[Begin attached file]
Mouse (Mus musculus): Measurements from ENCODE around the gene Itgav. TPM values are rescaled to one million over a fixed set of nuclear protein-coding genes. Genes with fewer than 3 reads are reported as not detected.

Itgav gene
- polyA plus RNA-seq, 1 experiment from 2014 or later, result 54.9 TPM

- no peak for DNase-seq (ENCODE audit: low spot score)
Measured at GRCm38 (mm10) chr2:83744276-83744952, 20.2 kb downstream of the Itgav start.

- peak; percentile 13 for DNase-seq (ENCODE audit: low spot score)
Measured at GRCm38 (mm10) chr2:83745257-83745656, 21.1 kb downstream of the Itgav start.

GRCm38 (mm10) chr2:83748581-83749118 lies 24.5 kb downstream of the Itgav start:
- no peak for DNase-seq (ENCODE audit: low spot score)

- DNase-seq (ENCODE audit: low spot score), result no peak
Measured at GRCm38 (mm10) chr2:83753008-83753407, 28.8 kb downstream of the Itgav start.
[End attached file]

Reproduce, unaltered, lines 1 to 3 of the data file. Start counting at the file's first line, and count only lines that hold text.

Mouse (Mus musculus): Measurements from ENCODE around the gene Itgav. TPM values are rescaled to one million over a fixed set of nuclear protein-coding genes. Genes with fewer than 3 reads are reported as not detected.

Itgav gene
- polyA plus RNA-seq, 1 experiment from 2014 or later, result 54.9 TPM